Welcome to the Java EE Guardians

We are an independent group of people interested in moving Java EE forward. We are very concerned about Oracle’s current lack of commitment to Java EE and we are doing everything we can to preserve the interests of the Java EE community. Our purpose is advocacy, raising awareness, finding solutions, collaboration and mutual support. We believe that together – including Oracle – we can prove that this is the dawn of a new era for an ever brighter future for Java, Java EE and server-side computing.

To make any of this possible, we urgently need your support. Every voice counts.

Gaurdian Duke

On July 7, 2016 Oracle Vice President of Marketing Communications and Global Public Relations Mike Moeller issued the following statement to the press.

“Oracle is committed to Java and has a very well defined proposal for the next version of the Java EE specification – Java EE 8 – that will support developers are as they seek to build new applications that are designed using micro-services on large-scale distributed computing and container-based environments on the Cloud. Oracle is working closely with key partners in the Java community to finalize the proposal and will share the full details with the broader Java community at JavaOne in September.”

Since then Oracle has offered more details with regards to Java EE 8 and Java EE 9 to the public, in the Java EE expert groups and at JavaOne 2016. They have arrived at a redefined scope for Java EE 8 with extensive input from the community including a survey. Most importantly they have followed up with strong visible progress on Java EE 8.

We should all be thankful and humble to receive a timely response from Oracle. We need to all work together to continue to ensure the well being of the Java and Java EE ecosystems.

As we continue to observe very tangible progress on Java EE 8 that preserves the interests of the community we will adapt our charter accordingly. In the meanwhile, we will continue to need your support. In particular it is very important to continue to sign our petition and encourage others to do the same. A strong show of support will ensure things keep moving solidly in the right direction for all of us.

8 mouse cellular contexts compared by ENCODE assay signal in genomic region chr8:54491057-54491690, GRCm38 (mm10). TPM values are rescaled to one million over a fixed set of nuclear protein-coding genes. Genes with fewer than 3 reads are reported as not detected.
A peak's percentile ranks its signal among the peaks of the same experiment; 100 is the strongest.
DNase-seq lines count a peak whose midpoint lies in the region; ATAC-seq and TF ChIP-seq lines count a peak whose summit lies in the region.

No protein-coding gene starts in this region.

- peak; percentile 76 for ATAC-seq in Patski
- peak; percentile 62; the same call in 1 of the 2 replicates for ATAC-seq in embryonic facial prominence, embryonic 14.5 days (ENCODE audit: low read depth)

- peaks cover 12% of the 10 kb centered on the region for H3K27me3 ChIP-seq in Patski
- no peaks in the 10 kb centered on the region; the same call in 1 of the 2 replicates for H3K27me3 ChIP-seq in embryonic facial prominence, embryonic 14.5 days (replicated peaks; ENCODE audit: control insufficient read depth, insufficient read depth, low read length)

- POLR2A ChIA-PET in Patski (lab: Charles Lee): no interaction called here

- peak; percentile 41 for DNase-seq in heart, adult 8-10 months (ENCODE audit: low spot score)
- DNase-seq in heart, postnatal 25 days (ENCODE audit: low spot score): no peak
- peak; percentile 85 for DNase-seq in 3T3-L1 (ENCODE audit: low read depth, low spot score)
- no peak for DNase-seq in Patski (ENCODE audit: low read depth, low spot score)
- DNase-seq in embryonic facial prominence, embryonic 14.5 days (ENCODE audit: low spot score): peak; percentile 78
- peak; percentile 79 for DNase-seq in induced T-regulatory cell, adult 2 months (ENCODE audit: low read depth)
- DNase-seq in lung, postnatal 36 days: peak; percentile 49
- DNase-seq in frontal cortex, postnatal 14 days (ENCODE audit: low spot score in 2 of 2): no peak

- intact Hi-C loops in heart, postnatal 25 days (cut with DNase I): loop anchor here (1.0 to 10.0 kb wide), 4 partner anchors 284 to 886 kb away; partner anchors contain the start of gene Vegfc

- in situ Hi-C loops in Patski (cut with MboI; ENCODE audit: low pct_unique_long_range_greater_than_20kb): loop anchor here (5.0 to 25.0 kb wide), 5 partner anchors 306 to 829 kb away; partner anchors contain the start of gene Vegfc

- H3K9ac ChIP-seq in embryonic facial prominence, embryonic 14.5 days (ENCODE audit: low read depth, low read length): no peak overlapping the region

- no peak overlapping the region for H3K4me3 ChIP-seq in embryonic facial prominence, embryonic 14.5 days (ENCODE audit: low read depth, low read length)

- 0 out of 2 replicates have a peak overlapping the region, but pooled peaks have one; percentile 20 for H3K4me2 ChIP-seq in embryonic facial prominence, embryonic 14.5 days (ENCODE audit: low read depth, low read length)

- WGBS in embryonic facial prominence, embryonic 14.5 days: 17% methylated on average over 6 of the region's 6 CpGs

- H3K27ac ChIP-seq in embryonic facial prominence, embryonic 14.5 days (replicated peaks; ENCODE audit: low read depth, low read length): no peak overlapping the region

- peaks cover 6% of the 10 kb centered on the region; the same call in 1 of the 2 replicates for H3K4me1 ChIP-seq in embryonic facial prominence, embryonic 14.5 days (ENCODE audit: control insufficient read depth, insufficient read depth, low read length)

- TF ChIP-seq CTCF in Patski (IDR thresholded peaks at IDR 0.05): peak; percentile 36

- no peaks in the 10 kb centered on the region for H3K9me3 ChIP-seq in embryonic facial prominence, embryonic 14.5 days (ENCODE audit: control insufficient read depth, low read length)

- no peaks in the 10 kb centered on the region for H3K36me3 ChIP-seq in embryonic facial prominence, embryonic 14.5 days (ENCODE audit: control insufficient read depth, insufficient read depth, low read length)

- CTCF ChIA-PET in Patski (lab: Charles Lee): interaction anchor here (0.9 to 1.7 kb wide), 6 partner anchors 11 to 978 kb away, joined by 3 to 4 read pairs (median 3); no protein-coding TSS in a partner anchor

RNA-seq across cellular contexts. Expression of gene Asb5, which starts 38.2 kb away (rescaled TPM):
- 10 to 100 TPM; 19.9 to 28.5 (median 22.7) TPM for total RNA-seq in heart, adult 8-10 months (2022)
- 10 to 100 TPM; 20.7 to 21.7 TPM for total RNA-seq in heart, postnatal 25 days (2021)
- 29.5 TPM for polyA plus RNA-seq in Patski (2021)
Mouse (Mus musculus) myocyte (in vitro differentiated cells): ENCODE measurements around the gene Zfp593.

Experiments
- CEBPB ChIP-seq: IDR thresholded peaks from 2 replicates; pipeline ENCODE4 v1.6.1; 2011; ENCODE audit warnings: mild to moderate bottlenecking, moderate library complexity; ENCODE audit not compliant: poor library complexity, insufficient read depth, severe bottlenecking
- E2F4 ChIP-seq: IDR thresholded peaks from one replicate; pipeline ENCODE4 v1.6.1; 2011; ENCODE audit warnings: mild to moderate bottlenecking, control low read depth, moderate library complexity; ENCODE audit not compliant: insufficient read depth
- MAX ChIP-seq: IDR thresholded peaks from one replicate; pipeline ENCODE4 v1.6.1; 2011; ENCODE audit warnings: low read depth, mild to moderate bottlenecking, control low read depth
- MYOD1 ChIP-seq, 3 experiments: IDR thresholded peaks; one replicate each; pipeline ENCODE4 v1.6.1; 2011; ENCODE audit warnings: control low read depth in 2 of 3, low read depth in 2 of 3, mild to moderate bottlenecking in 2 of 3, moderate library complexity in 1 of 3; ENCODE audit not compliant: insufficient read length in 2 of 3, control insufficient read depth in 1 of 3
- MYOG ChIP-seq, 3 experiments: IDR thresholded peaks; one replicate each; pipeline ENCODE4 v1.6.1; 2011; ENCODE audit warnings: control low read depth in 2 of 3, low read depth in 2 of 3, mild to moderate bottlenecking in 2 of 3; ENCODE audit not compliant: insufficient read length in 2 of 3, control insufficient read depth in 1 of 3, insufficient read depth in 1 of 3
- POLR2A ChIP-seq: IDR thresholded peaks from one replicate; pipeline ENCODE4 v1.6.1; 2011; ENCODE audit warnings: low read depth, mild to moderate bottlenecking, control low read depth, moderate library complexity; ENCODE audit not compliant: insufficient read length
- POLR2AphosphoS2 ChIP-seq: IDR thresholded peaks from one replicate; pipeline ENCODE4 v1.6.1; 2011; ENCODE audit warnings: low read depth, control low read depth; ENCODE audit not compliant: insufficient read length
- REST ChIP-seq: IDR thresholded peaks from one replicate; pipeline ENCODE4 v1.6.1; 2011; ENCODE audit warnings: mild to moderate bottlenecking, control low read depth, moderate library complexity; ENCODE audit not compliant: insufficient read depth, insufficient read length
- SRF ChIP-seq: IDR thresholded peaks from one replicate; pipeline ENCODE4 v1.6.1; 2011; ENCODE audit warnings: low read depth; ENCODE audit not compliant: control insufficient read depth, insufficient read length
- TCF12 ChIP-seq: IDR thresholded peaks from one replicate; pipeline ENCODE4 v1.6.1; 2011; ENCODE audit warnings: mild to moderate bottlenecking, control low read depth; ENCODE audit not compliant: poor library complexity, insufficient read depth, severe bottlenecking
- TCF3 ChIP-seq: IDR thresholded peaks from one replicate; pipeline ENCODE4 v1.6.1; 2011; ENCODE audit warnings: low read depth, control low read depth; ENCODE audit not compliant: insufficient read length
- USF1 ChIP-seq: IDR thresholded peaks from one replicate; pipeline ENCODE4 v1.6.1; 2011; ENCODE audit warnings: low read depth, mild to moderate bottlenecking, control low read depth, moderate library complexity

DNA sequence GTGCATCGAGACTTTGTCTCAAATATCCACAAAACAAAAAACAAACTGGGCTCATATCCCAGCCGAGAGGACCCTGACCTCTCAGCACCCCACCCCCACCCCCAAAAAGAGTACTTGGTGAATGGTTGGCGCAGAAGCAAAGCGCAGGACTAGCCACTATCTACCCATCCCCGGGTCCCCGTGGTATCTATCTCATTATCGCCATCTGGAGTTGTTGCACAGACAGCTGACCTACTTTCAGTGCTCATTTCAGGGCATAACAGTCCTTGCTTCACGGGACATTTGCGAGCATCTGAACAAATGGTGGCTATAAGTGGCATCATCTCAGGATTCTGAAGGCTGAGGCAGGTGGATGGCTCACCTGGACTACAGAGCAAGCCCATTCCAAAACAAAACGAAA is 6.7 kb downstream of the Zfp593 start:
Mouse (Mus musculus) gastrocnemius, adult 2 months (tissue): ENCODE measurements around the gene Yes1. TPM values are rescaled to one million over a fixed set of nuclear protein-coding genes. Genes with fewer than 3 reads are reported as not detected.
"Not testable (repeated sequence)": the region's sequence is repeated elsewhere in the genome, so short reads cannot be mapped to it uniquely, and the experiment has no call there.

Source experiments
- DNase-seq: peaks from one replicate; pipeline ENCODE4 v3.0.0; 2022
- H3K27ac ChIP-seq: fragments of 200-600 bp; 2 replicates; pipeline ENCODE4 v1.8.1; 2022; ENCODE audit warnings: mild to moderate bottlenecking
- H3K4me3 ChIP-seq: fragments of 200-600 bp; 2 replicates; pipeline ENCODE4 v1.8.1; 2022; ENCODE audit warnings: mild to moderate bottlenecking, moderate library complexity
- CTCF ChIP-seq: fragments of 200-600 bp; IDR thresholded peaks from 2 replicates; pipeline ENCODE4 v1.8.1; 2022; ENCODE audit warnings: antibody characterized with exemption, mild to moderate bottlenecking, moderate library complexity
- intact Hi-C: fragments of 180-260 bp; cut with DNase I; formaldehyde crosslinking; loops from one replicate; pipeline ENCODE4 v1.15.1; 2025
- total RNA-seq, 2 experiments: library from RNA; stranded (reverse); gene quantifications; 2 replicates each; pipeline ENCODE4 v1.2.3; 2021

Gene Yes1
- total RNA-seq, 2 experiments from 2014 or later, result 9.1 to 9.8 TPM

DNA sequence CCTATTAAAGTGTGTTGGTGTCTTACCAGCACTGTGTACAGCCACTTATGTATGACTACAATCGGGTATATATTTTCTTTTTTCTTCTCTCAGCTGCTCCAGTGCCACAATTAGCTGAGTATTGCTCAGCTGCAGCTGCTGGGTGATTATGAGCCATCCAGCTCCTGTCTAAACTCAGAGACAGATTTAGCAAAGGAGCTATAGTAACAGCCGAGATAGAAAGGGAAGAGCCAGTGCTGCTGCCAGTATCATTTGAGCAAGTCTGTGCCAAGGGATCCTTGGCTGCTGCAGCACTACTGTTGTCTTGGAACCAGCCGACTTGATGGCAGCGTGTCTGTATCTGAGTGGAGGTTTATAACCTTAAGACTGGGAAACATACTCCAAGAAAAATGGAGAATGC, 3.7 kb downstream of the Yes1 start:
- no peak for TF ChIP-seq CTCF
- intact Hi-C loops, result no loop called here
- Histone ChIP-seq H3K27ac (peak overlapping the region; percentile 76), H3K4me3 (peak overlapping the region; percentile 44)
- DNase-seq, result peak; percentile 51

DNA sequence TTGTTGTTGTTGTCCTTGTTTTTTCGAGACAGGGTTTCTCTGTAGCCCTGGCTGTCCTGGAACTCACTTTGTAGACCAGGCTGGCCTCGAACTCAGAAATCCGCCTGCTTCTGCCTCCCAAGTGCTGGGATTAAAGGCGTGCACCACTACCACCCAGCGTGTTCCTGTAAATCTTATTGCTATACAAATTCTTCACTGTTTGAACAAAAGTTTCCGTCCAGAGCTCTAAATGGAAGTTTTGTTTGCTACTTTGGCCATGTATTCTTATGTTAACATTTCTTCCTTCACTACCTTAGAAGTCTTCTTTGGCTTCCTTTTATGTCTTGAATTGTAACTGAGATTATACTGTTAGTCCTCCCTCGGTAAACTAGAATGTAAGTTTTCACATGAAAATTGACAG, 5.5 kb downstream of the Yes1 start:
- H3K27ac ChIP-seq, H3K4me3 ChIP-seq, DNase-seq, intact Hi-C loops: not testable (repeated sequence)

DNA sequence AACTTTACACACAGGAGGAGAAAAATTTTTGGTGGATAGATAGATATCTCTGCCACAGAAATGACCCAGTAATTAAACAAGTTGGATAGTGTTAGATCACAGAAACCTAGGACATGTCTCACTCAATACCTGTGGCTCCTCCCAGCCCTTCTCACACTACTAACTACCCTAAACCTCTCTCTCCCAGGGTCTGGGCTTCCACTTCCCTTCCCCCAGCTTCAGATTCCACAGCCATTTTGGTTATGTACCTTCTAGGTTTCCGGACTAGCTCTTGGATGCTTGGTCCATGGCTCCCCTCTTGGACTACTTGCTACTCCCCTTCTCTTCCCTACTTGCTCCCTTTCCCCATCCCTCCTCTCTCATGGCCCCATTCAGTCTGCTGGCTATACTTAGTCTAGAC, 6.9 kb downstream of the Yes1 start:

Java EE is incredibly important to the long term health of the entire Java ecosystem. This is because of the basic fact that Java on the server will remain mission critical to global IT in the foreseeable future. Evidence of this is not hard to see for most reasonably objective folks:

  • Hundreds of thousands of applications worldwide are written in Java EE, many of those applications are regularly being brought to light. Even applications and frameworks that claim they do not use Java EE are in fact heavily dependent on many Java EE APIs today and going forward, regardless of trends like cloud or microservices. Just some of these APIs include Servlet, JAX-RS, WebSocket, JMS, JPA, JSF and so much more.
  • There were no less than 4,500 input points to the groundbreaking survey to determine Java EE 8 features.
  • In major survey after survey developers continue to show their strong support for Java EE and its APIs.
  • Java EE vendors and products are some of the most enviably profitable in our industry certainly including Oracle and WebLogic.
  • Few multi-vendor open standards are as widely implemented, supported, depended upon or as widely participated in as Java EE.
  • There is an extremely passionate, responsible community behind Java EE – most technologies would be hard pressed to find anything like the Java EE community. This group is a testament to this fact.

Despite all this there is growing evidence that Oracle is conspicuously neglecting Java EE, weakening a very broad ecosystem that depends on strong Java EE development. Unless things change soon Java EE 8 won’t be delivered in anywhere near the time when it was initially promised if it is delivered at all.

It is very difficult to determine why this neglect from Oracle is occurring or how long it will last. Oracle has not shared it’s motivations even with it’s closest commercial partners let alone the community. A very troubling possibility is that it is being done because Oracle is backing away from an open standards based collaborative development approach and is instead pursuing a highly proprietary, unilateral path.

This brings us to the question of what can be done. You should carefully note the surprisingly achievable work we are already doing and what we plan to do in order to move Java EE forward. We already have a number of individuals, organizations and Java User Groups committed to solving this problem.

As committed as we are we still need to effect change in a company with the size, scope and resources of Oracle. Persuading Oracle to adapt to the legitimate interests of people outside of itself – even its own customers – has proven challenging in the past. In all likelihood it may not be easy this time either, though there must always remain plentiful room for reasoned optimism. The Java EE community needs your help. We need the support of your voice and perhaps your volunteer time if you can afford it to ensure we succeed. These are the many ways you could help.

There is no denying there is currently plenty to be very concerned about for Java EE as well as the overall Java ecosystem – unless we change things for the better. We believe that with hard work together – including Oracle – we can prove that this is actually the dawn of a new era for an ever brighter future for Java, Java EE and server-side computing.